New Zealanders are guardians of a large and unique marine environment - 15 times bigger than New Zealand’s land mass
Situated between the Bay of Islands and Whangarei, Mimiwhangata is exposed to bounteous tropical currents that bring in a rich variety of fish to its shores. It is home to over 70 types of fish from foxfish to tropical surgeon fish. We're working with local iwi to ensure that this underwater wilderness is given the protection it deserves. To find out more about our marine protection proposal see here
Although we are a world leader in establishing marine reserves, these reserves still cover just 0.3 % of our marine environment - a miniscule figure, especially given that more than 30% of our land mass is protected in parks and reserves.
Once teeming with life, our marine environments are under increasing threat from a wide variety of human activities. Namely -
All these activities take their toll on our vulnerable marine environments, plants and animals. The establishment of marine reserves allows recovery of marine life.
Marine reserves are “no take” areas protected from the sea surface to the seafloor where no fishing or removal of any other material is allowed. Diving, swimming, boating, kayaking, snorkelling and other activities that don’t harm marine life are permitted in marine reserves.
These reserves are an ocean equivalent of our national parks and provide a safe haven for our marine life. They also offer areas for scientific research so that we can assess the effects we have on them in other areas. Marine reserves also provide fantastic recreational areas where people can learn about our native underwater species as they watch them recover.
New Zealand’s first marine reserve (Cape Rodney – Okakari Point Marine Reserve) was established in 1977 and was one of the world’s first no-take marine reserves. Each year, it attracts more than 350,000 snorkellers, divers, sightseers and marine scientists.
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New Zealand now has 34 marine reserves, around (see map) which equates an area of 12,795.7 square kilometres. This sounds huge, but actually this only represents only 0.3% of New Zealand’s total marine environment.
Tawharanui, a marine park near Auckland, became New Zealand’s newest latest marine reserve (number 34) in September 2011.
Currently eight marine reserves are on the table..
These reserves are in the final stage of approval-process now that they have been proposed by the Ministers .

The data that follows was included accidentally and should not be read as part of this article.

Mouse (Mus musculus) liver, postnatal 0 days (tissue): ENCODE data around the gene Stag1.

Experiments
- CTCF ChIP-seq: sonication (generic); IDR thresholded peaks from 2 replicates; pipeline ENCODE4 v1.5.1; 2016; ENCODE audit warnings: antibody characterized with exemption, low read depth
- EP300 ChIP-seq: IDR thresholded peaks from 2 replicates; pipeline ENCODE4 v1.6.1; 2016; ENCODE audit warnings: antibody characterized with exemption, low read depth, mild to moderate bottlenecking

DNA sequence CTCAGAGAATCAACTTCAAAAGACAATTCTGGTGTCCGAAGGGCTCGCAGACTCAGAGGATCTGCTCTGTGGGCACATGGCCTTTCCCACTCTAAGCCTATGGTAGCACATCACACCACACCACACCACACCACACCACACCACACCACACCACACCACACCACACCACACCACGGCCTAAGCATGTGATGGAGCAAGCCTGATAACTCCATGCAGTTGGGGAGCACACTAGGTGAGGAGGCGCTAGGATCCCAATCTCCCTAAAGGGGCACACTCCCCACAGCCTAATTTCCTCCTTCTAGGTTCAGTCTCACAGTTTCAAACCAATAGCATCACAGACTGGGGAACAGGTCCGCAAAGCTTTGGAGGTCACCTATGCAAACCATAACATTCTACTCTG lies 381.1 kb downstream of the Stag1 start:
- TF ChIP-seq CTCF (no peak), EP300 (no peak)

They include areas around the sub Antarctic Islands and the West coast of the South Island. If these marines reserves become established full protection of our territorial waters will be bumped up to 0.4%.
Establishing marine reserves to regenerate native populations has been a key campaign for Forest & Bird.
Why do we need more Marine Reserves and where do we need them?
New Zealand needs more marine reserves however we need to be careful as to where we place out marine reserves, so that they cover a variety of ecological niches.
Our two largest marine reserves are placed around off-shore islands and make up 97% of the total marine protection provided by marine reserves.
Forest & Bird believes we need more –
- Coastal mainland marine reserves
- Deep offshore marine reserves
Currently our legislation only allows for the establishment of marine reserves within the territorial sea (i.e 12 nautical miles), so no marine reserves have been established.
The Marine Reserves Bill, the proposed legislation which would allow marine reserves in the offshore marine environment, has received substantial public submissions, yet has still not proceeded to become law.
The fishing industry has proposed an initiative to preserve the sea-floor by prohibiting bottom trawling in some areas around offshore New Zealand. However, these initiatives do little to protect the marine environment because the designated areas are largely unfished – because they are either too deep, or too far offshore for trawlers to venture.
Marine ecosystems are still under threat throughout most of New Zealand’s waters.